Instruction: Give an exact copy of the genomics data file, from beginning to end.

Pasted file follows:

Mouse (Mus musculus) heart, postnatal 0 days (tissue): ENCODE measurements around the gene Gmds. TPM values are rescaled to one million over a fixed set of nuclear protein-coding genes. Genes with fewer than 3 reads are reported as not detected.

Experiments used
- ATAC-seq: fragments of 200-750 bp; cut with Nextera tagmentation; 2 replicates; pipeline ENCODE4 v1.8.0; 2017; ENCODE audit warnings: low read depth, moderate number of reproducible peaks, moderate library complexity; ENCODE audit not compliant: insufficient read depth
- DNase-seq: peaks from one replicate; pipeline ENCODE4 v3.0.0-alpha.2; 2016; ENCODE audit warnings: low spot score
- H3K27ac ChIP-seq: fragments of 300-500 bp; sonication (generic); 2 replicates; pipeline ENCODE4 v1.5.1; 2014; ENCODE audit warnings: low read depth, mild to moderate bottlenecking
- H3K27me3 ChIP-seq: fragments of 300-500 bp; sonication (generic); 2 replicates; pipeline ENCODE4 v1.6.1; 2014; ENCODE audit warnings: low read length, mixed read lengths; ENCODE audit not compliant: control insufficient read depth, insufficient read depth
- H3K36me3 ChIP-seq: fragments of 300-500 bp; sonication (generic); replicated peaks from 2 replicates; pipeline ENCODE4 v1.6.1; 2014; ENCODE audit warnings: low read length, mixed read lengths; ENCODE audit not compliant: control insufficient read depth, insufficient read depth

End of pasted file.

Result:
Mouse (Mus musculus) heart, postnatal 0 days (tissue): ENCODE measurements around the gene Gmds. TPM values are rescaled to one million over a fixed set of nuclear protein-coding genes. Genes with fewer than 3 reads are reported as not detected.

Experiments used
- ATAC-seq: fragments of 200-750 bp; cut with Nextera tagmentation; 2 replicates; pipeline ENCODE4 v1.8.0; 2017; ENCODE audit warnings: low read depth, moderate number of reproducible peaks, moderate library complexity; ENCODE audit not compliant: insufficient read depth
- DNase-seq: peaks from one replicate; pipeline ENCODE4 v3.0.0-alpha.2; 2016; ENCODE audit warnings: low spot score
- H3K27ac ChIP-seq: fragments of 300-500 bp; sonication (generic); 2 replicates; pipeline ENCODE4 v1.5.1; 2014; ENCODE audit warnings: low read depth, mild to moderate bottlenecking
- H3K27me3 ChIP-seq: fragments of 300-500 bp; sonication (generic); 2 replicates; pipeline ENCODE4 v1.6.1; 2014; ENCODE audit warnings: low read length, mixed read lengths; ENCODE audit not compliant: control insufficient read depth, insufficient read depth
- H3K36me3 ChIP-seq: fragments of 300-500 bp; sonication (generic); replicated peaks from 2 replicates; pipeline ENCODE4 v1.6.1; 2014; ENCODE audit warnings: low read length, mixed read lengths; ENCODE audit not compliant: control insufficient read depth, insufficient read depth